His Excellency

Mr Yoon Yeocheol

Ambassador of the
Republic of Korea

The Republic of Korea’s new Ambassador His Excellency Mr Yoon Yeocheol declares: “I have spent 39 years with the foreign service so far, and 16 of those in the United States. As I am a little Americanised, I was curious to see how different the UK would be from the US.” He’s delighted to have observed that “people in the UK are globalised and open minded – I see that from their kindness to foreigners. Having lived in both New York and Washington DC, London pulls together the political capital in terms of politics and international diplomacy, but at the same time is the centre of economic activity and international culture. I’m fascinated by all that London has to offer. The UK is also a country where tradition and innovation successfully coexist.”

The Ambassador arrived in the capital on 22 October last year. A truly international family, his wife remains in Korea caring for her mother, and their daughters are working in Korea and New York. A huge fan of music – both pop and classical – movies and literature, Ambassador Yoon notes that “London is a treasure trove to enjoy these things. You have all the creative arts that are so accessible here. I am happy to have that luxury on top of my important work as a diplomat.”

Growing up in an ordinary family, he found himself drawn towards diplomacy after reading about the history of Korea. “Somehow, we Koreans have the impression that throughout our modern history our country was influenced by external powers. I was also affected by the charm of Western culture, so I harboured a yearning for international life, which helped define my career path.”

Various postings including stints in the Embassy in Washington DC, at the UN in New York, and as Director of the North American Division of the foreign ministry meant Ambassador Yoon became known as an expert on Korea-US relations. Then came what he describes as “a surprise gift” in 2007. He was invited to become Special Assistant to UN Secretary General Ban Ki-moon, staying eight years. “I was fascinated by how different it was being a diplomat dealing with bilateral issues and then working on multilateral issues inside the Secretariat. Your mindset and perspectives are quite a contrast. It was a once-in-a-lifetime experience and hugely rewarding.”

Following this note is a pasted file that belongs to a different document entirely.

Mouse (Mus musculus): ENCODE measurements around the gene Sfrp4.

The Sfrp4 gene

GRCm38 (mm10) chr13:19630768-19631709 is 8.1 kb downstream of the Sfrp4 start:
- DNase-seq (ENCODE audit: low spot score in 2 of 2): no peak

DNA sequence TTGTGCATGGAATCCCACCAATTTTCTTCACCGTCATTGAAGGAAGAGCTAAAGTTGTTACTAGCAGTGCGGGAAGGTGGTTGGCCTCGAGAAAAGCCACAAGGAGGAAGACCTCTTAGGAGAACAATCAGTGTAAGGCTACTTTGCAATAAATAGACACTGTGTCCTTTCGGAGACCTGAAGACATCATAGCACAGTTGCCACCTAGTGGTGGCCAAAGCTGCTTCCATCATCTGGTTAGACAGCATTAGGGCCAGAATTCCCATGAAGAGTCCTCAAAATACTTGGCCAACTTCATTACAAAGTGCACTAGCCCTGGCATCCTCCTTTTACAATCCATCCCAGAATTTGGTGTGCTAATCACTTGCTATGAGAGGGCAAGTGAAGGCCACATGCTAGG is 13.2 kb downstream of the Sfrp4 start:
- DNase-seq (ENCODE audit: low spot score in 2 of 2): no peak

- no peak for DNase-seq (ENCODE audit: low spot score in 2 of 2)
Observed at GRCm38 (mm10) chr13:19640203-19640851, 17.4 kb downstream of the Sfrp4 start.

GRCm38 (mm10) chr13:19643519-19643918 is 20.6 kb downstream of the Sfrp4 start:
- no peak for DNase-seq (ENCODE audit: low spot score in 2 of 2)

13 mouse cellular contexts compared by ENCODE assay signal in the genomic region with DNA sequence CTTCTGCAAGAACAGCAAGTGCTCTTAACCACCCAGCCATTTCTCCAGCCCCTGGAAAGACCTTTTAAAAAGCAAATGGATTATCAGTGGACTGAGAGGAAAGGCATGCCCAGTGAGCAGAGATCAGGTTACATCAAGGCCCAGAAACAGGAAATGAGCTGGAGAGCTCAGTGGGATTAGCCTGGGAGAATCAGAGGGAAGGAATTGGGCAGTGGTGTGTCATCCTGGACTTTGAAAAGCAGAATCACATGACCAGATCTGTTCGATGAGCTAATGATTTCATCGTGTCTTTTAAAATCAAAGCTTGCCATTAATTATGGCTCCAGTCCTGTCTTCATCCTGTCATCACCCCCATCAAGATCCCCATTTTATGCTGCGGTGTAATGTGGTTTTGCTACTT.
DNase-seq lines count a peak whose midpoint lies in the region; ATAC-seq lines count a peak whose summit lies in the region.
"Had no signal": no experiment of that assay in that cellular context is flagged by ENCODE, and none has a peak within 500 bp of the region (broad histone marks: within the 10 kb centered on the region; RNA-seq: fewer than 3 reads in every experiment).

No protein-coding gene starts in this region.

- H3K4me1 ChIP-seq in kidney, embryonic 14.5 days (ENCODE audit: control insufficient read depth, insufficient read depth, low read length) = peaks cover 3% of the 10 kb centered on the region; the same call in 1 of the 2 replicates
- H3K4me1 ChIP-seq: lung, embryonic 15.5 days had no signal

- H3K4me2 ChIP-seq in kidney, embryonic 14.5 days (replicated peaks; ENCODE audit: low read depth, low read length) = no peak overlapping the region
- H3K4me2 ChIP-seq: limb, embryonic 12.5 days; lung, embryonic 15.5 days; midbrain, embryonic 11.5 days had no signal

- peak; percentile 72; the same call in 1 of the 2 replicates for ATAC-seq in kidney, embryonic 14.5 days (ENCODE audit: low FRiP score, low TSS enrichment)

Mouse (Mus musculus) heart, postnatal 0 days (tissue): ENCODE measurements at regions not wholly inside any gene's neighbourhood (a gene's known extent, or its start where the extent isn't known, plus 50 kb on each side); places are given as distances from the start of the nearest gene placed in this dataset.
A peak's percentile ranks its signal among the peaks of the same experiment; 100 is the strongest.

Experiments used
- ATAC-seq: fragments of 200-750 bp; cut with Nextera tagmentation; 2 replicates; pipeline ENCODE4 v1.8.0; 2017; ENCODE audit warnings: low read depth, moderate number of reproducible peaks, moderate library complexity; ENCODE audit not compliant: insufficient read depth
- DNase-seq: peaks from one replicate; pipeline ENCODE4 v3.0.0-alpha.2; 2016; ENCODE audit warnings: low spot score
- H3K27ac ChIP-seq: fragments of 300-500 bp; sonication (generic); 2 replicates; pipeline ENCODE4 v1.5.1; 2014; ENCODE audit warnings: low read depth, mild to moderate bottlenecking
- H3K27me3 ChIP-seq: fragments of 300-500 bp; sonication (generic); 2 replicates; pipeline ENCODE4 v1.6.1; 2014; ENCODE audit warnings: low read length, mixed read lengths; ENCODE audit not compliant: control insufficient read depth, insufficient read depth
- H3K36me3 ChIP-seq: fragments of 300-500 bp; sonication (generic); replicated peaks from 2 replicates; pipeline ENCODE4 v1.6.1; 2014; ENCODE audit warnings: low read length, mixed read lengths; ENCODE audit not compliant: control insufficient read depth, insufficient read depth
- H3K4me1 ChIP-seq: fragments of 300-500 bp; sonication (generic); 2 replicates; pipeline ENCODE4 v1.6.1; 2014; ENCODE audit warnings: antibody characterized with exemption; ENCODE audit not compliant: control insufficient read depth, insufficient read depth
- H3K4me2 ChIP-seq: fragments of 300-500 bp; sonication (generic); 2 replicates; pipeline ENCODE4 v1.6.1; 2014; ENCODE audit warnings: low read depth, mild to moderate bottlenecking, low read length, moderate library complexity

After 10 years in New York, Ambassador Yoon was appointed Deputy Minister of Protocol in the foreign service. “I linked up with other chiefs of protocol from other countries to make it more of a political  job,” he recalls. Then he was recruited by the office of the Korean President to work as Chief of Presidential Protocol. “I had huge respect for former President Park Geun-hye. She had exceptional charm and was highly respected on the global scene.”

Then came an interesting posting as Republic of Korea’s Ambassador in Egypt (2018-20), “an important country with over 100 million people in a strategic location. Historically, Egypt has an interesting relationship with South Korea because diplomatic relations were only established in 1995. I concentrated on helping large Korean businesses like Samsung and LG with various bureaucratic issues, so they had better access to the market. I also had the vision to make Egypt a hub for Korean businesses to penetrate the Middle East and Africa by making an FTA with Egypt.” Then came the pandemic in 2020, which meant there were various missed opportunities, including the Korean President’s visit to Egypt that couldn’t take place.  Accordingly, the Ambassador concentrated his efforts on safely evacuating the Korean diaspora. “My network with heads of mission from other countries – especially the UK – really helped in this regard. We pooled our resources and Koreans were able to join European charter flights. At this point, these friendships became very rewarding.”

Then came a role back home as Ambassador for International Relations for Gwangju Metropolitan City, in the southwest of Korea. “During this COVID period, there were no exchange of visits, or interaction with other local bodies, so I spent much of my time on video conferences, giving lectures online, and speaking on English radio stations.” He recalls one event that really enhanced the profile of the city. “During this time, there was a coup in Myanmar. Gwangju city is known for its democratisation movement that took place against the then Korean military junta in 1980. Gwangju City strongly sympathised with the people of Myanmar and wanted to rally both local and international support for them. So we organised a conference to highlight these events, and the High Commissioner for Human Rights at the time, Michele Bachelet, also former Chilean President, who I knew from the UN days spoke at the event.”